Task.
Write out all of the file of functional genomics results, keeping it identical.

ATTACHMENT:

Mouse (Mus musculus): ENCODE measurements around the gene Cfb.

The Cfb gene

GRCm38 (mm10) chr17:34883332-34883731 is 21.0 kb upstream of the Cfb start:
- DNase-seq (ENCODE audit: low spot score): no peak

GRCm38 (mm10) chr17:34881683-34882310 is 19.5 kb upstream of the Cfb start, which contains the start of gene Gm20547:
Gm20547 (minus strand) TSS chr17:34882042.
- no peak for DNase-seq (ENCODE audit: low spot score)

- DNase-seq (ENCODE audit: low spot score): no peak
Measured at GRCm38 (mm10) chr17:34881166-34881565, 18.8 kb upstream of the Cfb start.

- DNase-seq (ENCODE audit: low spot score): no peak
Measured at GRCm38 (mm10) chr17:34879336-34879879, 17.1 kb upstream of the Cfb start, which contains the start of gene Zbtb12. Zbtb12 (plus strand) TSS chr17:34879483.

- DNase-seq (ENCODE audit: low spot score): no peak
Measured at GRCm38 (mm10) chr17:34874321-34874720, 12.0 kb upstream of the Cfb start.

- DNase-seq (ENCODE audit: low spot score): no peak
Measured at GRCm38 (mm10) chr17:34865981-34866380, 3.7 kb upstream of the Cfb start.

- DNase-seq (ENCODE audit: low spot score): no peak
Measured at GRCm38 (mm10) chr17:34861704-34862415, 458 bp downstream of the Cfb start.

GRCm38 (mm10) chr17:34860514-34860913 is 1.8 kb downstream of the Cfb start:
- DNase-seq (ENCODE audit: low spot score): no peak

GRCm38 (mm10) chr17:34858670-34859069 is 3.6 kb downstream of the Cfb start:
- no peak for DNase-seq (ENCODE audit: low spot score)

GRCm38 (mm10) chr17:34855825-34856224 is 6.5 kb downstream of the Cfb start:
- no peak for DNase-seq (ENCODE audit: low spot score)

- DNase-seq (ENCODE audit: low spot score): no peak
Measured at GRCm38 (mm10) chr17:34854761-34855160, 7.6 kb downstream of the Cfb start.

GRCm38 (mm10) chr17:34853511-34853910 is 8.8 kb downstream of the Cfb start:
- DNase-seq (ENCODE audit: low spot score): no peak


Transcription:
Mouse (Mus musculus): ENCODE measurements around the gene Cfb.

The Cfb gene

GRCm38 (mm10) chr17:34883332-34883731 is 21.0 kb upstream of the Cfb start:
- DNase-seq (ENCODE audit: low spot score): no peak

GRCm38 (mm10) chr17:34881683-34882310 is 19.5 kb upstream of the Cfb start, which contains the start of gene Gm20547:
Gm20547 (minus strand) TSS chr17:34882042.
- no peak for DNase-seq (ENCODE audit: low spot score)

- DNase-seq (ENCODE audit: low spot score): no peak
Measured at GRCm38 (mm10) chr17:34881166-34881565, 18.8 kb upstream of the Cfb start.

- DNase-seq (ENCODE audit: low spot score): no peak
Measured at GRCm38 (mm10) chr17:34879336-34879879, 17.1 kb upstream of the Cfb start, which contains the start of gene Zbtb12. Zbtb12 (plus strand) TSS chr17:34879483.

- DNase-seq (ENCODE audit: low spot score): no peak
Measured at GRCm38 (mm10) chr17:34874321-34874720, 12.0 kb upstream of the Cfb start.

- DNase-seq (ENCODE audit: low spot score): no peak
Measured at GRCm38 (mm10) chr17:34865981-34866380, 3.7 kb upstream of the Cfb start.

- DNase-seq (ENCODE audit: low spot score): no peak
Measured at GRCm38 (mm10) chr17:34861704-34862415, 458 bp downstream of the Cfb start.

GRCm38 (mm10) chr17:34860514-34860913 is 1.8 kb downstream of the Cfb start:
- DNase-seq (ENCODE audit: low spot score): no peak

GRCm38 (mm10) chr17:34858670-34859069 is 3.6 kb downstream of the Cfb start:
- no peak for DNase-seq (ENCODE audit: low spot score)

GRCm38 (mm10) chr17:34855825-34856224 is 6.5 kb downstream of the Cfb start:
- no peak for DNase-seq (ENCODE audit: low spot score)

- DNase-seq (ENCODE audit: low spot score): no peak
Measured at GRCm38 (mm10) chr17:34854761-34855160, 7.6 kb downstream of the Cfb start.

GRCm38 (mm10) chr17:34853511-34853910 is 8.8 kb downstream of the Cfb start:
- DNase-seq (ENCODE audit: low spot score): no peak